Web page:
The water entry of a wedge has become a model test in marine and naval engineering research. Wagner theory, originating in 1932, predicts impact pressures, and accounts for contributions to the total pressure arising from various flow domains in the vicinity of the wetting region on the wedge. Here we study the slamming of a wedge and a cone at a constant, well-controlled velocity throughout the impact event using high fidelity sensors. Pressures at two locations on the impactor are measured during and after impact. Pressure time series from the two impactors are discussed using inertial pressure and time scales. The non-dimensionalised pressure time series are compared to sensor-integrated averaged composite Wagner solutions (Zhao & Faltinsen 1993), Logvinovich (1969, 4.7), modified Logvinovich (Korobkin & Malenica 2005) and generalised Wagner models (Korobkin 2004). In addition, we provide an independent experimental justification of approximations made in the literature in extending the Wagner model to three-dimensions. The second part of the paper deals with pre-impact air cushioning -- an important concern since it is responsible for determining the thickness of air layer trapped upon impact. Using a custom-made technique we measure the air-water interface dynamics as it responds to the build up of pressure in the air layer intervening in between the impactor and the free surface. We show both experimentally and using two-fluid boundary integral (BI) simulations, that the pre-impact deflection of the interface due to air-cushioning is fully described by potential flow.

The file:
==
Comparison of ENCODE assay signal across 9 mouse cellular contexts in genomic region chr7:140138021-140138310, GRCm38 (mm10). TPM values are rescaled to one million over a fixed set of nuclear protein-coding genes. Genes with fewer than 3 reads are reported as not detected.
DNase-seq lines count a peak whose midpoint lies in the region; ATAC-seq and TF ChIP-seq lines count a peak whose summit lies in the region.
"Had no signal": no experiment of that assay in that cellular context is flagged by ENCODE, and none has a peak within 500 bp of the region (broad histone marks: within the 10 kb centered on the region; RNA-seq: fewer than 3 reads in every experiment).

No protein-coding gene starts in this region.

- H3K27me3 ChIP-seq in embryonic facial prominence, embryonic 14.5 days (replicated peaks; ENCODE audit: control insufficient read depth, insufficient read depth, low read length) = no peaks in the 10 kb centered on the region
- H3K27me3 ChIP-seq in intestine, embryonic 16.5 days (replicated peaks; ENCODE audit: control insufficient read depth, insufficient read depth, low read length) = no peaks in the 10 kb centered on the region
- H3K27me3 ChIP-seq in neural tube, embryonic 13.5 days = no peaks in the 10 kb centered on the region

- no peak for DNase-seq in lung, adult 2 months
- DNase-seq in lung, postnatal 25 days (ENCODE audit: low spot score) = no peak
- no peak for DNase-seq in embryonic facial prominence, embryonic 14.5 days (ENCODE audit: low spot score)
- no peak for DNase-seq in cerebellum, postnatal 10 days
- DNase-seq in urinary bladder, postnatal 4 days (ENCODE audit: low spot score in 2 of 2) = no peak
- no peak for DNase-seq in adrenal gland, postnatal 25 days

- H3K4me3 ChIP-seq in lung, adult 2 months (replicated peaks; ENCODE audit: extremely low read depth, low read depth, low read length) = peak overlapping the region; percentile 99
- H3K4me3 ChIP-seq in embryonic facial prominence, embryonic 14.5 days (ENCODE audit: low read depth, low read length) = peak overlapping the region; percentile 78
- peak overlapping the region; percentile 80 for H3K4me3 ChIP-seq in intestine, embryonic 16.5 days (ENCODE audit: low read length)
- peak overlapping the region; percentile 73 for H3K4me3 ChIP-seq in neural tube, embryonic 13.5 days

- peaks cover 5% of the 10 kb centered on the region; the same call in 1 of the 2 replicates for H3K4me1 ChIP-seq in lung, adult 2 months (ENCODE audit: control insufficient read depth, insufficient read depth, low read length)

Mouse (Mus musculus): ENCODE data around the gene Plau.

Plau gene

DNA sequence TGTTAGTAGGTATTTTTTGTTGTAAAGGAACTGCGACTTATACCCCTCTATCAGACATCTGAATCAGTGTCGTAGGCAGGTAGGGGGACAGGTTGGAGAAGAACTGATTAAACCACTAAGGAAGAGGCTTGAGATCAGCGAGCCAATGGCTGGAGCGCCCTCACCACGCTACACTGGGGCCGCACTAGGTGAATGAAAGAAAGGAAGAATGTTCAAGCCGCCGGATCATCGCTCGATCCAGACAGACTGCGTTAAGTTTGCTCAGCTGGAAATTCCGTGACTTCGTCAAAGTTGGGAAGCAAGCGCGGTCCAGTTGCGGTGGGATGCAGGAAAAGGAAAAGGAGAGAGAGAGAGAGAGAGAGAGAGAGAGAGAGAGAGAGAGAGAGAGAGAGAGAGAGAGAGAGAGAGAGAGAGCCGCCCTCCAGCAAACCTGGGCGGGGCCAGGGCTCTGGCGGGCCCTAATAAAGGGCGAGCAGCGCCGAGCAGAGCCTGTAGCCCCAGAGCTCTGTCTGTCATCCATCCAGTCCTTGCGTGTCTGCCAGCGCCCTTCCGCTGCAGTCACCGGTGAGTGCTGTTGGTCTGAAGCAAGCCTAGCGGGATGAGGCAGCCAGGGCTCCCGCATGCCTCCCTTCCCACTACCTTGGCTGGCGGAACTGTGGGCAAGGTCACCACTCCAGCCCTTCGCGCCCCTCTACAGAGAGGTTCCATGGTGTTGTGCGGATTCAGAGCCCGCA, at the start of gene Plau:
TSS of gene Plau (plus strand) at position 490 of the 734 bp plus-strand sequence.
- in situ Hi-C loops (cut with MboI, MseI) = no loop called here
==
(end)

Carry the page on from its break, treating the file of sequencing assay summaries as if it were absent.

|Number of pages||32|
|Publication status||Published - 20 Nov 2020|